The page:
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Finance Minister Bill Morneau attends an infrastructure summit luncheon in Toronto on Wednesday.Fred Lum/The Globe and Mail

Finance Minister Bill Morneau says the federal government is on track to get Canada's new infrastructure bank up and running this year.

The federal government is currently in the midst of selecting a chief executive officer to head the bank, Mr. Morneau said during a speech at The Globe and Mail Centre in Toronto Wednesday.

"We're making progress to get this institution off the ground this calendar year, and we feel confident that we are going to make the progress that we expected to make in that regard," Mr. Morneau said.

The Finance Minister made his remarks during the launch of the the CanInfra Challenge, a six-month public contest seeking "transformational" ideas from Canadians to solve the country's infrastructure problems. Boston Consulting Group (BCG) is spearheading the initiative alongside partners and sponsors that include Brookfield Asset Management Inc. The Globe and Mail is the competition's media sponsor.

Members of the private sector, think tanks, academia and the public can submit their infrastructure proposals until Dec. 31. They will then be voted on by the public and shortlisted next spring, when finalists will make the case for their projects to a panel of experts. The winners will receive a prize and the opportunity to be taken up on their business plan.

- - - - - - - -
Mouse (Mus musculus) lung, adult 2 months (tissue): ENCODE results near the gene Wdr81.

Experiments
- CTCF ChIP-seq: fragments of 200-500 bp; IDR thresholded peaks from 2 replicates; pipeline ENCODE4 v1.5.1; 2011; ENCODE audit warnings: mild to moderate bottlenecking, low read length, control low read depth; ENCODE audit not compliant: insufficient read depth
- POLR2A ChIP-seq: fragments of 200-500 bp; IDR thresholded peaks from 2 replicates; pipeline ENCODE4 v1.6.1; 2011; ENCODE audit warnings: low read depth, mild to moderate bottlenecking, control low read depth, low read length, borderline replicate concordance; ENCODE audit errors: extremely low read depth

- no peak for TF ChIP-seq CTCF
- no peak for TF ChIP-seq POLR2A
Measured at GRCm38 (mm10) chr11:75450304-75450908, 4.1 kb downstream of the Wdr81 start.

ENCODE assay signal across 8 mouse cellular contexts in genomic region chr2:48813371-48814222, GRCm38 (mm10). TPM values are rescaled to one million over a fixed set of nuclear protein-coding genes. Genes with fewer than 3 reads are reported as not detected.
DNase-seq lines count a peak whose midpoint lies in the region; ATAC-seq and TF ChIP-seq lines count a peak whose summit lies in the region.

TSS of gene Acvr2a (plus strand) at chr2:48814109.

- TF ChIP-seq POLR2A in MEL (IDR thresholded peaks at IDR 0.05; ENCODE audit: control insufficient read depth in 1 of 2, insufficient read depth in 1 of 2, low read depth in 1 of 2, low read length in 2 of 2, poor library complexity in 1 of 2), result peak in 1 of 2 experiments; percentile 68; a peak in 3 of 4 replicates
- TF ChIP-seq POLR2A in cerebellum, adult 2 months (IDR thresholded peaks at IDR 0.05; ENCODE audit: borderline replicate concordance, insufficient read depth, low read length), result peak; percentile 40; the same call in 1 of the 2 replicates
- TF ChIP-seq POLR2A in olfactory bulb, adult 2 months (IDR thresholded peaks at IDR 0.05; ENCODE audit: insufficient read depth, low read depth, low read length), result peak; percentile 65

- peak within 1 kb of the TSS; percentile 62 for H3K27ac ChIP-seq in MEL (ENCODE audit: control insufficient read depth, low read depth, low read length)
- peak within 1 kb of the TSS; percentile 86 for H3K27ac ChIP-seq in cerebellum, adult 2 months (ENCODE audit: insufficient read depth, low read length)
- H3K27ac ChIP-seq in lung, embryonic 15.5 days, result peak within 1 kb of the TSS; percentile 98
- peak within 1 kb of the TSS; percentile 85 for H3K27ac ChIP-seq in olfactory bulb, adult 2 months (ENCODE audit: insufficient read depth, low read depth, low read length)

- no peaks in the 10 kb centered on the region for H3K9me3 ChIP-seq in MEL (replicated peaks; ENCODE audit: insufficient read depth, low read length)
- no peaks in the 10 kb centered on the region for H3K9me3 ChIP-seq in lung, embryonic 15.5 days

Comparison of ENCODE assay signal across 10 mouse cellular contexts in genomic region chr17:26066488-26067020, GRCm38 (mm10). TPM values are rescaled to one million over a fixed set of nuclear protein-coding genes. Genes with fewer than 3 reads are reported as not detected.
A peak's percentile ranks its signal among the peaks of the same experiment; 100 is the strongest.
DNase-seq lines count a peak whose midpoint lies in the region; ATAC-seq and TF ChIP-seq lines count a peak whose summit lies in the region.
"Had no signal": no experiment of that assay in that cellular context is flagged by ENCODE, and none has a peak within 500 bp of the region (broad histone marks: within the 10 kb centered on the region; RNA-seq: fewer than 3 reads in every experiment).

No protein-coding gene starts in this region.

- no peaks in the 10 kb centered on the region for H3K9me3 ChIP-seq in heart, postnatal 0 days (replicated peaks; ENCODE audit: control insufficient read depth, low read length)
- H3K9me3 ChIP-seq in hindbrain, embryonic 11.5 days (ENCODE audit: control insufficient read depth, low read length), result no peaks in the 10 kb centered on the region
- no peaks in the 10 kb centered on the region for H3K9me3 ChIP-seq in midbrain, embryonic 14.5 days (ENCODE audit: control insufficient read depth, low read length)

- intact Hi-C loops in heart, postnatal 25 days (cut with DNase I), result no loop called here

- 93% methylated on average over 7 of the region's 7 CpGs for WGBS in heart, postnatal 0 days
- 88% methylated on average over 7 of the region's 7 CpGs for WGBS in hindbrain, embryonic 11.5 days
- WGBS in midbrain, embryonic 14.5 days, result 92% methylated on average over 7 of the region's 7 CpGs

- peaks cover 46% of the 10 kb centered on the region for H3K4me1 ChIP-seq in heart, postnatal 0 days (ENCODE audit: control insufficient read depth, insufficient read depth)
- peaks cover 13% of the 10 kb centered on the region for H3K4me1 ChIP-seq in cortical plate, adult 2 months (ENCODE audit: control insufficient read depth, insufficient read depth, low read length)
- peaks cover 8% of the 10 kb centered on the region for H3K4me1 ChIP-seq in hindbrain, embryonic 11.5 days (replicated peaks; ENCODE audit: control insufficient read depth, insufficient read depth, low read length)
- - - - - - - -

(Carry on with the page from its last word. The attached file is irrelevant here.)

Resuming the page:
The federal government has committed $35-billion to the infrastructure bank and is looking to beef that up with private investment. Mr. Morneau and Prime Minister Justin Trudeau have spent the past year courting some of the world's largest investment funds with a pitch to build, maintain and operate major Canadian infrastructure projects.

Mr. Morneau said consultations with foreign investors have shown that funds would need to be assured of a pipeline of opportunities in order to entice them to wade through the necessary due diligence required to invest in Canada. Foreign funds would be most interested in investing alongside the country's largest pension plans to mitigate their risk, he added.

"They want to know Canadian pensioners are on the hook for the project," Mr. Morneau told reporters following his remarks. "They want to know that successive governments have that as an understanding as they consider whether there's other arrangements that might be appropriate."

Canadian pension funds and large investors such as Brookfield Infrastructure Partners have developed extensive expertise as owners and operators of toll roads, airports and power transmission around the world, among other infrastructure building. These funds have expressed a willingness to participate in the infrastructure bank initiative to bolster their portfolios in their home market. But many have also said that the devil will be in the details of how the Canadian Infrastructure Bank plans to choose, develop and operate potential projects.

BCG's research has found that Canada's investment in infrastructure over the past few decades has been pretty average – at times dipping below the median rate for similar countries in the Organization for Economic Co-operation and Development, and at other times drifting slightly above.

With files from Jacqueline Nelson

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